It’s still compact and easy to conceal, though, with a lightweight polymer frame that helps keep this pistol’s weight down to just 18.5 ounces.
The Shield .380 EZ has a reversible mag release and a tactile loaded chamber indicator. It also has a grip safety and is available with or without a secondary ambidextrous manual thumb safety.
The light, crisp trigger features audible and tactile trigger reset.
Finally, stark white dot sights make the Shield .380 EZ easy to aim, even for aging eyes. My mother has both rheumatoid and lupus arthritis, and she absolutely loves this gun. It has replaced her little S&W snubnose as her preferred carry gun, and she feels much safer with it, and I feel better knowing she has it.
Ruger LCR .38/.357
Another strong, reliable option is the Ruger LCR double-action revolver, a platform that some older shooters might find more familiar and easy to use.
It’s available in a bunch of different calibers, but I recommend either .38 Special or .357 Magnum for older shooters. The .38 is best when you really need recoil to be as easy to manage as possible, while .357 is good when you need more power.
Fortunately, while the .38 models have aluminum frames to keep weight low, the .357 models use heavier steel to help you manage the higher recoil. Ultimately, the difference is only about 3.5 ounces, with the .38 model weighing just 13.5 ounces compared to the .357 model, which is just a little over 17.1 ounces.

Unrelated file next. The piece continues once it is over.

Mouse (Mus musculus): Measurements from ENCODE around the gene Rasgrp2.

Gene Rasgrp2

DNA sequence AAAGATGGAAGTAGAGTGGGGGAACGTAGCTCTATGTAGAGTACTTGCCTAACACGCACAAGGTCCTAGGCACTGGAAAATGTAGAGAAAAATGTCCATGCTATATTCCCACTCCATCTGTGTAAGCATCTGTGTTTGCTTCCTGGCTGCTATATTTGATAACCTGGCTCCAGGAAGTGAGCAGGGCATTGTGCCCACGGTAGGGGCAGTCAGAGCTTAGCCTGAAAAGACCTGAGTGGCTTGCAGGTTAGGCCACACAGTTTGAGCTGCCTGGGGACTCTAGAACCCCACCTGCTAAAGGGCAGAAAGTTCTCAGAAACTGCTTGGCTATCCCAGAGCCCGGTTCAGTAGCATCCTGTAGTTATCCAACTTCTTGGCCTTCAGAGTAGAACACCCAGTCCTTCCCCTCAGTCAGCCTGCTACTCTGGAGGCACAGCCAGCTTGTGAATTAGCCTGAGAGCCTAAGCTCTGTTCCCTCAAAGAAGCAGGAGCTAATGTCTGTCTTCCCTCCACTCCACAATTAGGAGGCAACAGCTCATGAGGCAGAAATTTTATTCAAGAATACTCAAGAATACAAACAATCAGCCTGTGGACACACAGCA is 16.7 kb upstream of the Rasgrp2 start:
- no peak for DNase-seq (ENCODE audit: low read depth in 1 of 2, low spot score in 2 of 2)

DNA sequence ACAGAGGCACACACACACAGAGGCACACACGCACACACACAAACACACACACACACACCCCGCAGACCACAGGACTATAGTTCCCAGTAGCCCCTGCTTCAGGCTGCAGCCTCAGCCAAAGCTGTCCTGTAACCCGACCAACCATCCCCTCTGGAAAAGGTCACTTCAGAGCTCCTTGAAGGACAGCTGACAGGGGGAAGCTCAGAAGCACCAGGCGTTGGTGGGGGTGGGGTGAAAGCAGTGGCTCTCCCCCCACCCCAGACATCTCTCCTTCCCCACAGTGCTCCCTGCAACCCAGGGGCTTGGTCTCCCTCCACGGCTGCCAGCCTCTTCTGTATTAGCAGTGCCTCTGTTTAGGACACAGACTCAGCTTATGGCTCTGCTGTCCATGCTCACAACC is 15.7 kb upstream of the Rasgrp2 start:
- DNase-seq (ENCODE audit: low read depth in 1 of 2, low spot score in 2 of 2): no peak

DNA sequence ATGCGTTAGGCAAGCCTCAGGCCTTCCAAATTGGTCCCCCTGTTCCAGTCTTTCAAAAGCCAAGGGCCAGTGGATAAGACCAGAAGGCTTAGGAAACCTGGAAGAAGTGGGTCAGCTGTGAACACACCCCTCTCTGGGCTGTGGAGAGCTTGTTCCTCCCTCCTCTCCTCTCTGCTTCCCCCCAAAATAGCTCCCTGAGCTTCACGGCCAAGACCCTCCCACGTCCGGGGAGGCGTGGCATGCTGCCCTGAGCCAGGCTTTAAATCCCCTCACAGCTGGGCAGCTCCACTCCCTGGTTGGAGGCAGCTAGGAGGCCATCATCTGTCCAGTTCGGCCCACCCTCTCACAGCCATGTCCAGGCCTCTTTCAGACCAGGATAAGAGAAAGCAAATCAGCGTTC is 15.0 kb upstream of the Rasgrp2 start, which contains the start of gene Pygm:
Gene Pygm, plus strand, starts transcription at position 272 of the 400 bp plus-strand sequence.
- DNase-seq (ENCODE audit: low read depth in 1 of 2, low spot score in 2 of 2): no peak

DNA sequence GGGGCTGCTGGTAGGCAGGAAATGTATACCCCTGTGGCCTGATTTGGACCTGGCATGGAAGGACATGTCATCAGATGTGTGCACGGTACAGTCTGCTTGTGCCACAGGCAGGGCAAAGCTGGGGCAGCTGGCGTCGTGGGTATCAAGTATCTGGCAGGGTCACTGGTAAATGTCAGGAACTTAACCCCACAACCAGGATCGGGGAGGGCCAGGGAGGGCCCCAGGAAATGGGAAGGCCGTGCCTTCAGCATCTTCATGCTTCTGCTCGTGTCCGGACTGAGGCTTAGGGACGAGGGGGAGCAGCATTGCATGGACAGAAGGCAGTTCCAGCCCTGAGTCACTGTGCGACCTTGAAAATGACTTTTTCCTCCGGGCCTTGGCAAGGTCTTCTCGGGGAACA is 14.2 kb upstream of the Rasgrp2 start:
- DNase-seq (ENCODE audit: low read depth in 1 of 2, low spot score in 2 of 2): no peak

For both, the steel cylinder is fluted and the fire control housing is made from polymer, both to reduce weight.
Additionally, the Hogue® Tamer™ Monogrip® minimizes perceived recoil, but it’s also easy to switch out for another grip if you prefer.
Other features of note are the patented friction-reducing cam for smooth trigger pull, as well as the U-notch integral rear sight and replaceable front sight, but you may want to switch the front sight for one that offers more visual contrast.
Regardless of which caliber you go with, the Ruger LCR is a slim, compact, and easy to conceal revolver that’s good for both hunting and personal defense. If you’re looking for something semi-auto, check out our list of the best affordable 9mm pistols.
Shotguns for Older Shooters
A good shotgun is incredibly versatile, and can easily be used for everything from putting food on the table, to putting down a two-legged threat. These are some of the best shotguns for the older shooters that are worried about recoil, reliability, and being able to cycle and action quickly.
Mossberg 500 .410 Gauge
If someone knows just one shotgun manufacturer, odds are it’s Mossberg. While the company’s shotguns have earned particular fame, Mossberg has over a century’s worth of experience producing reliable, high-quality firearms of all types.
Older shooters can certainly appreciate the value of experience.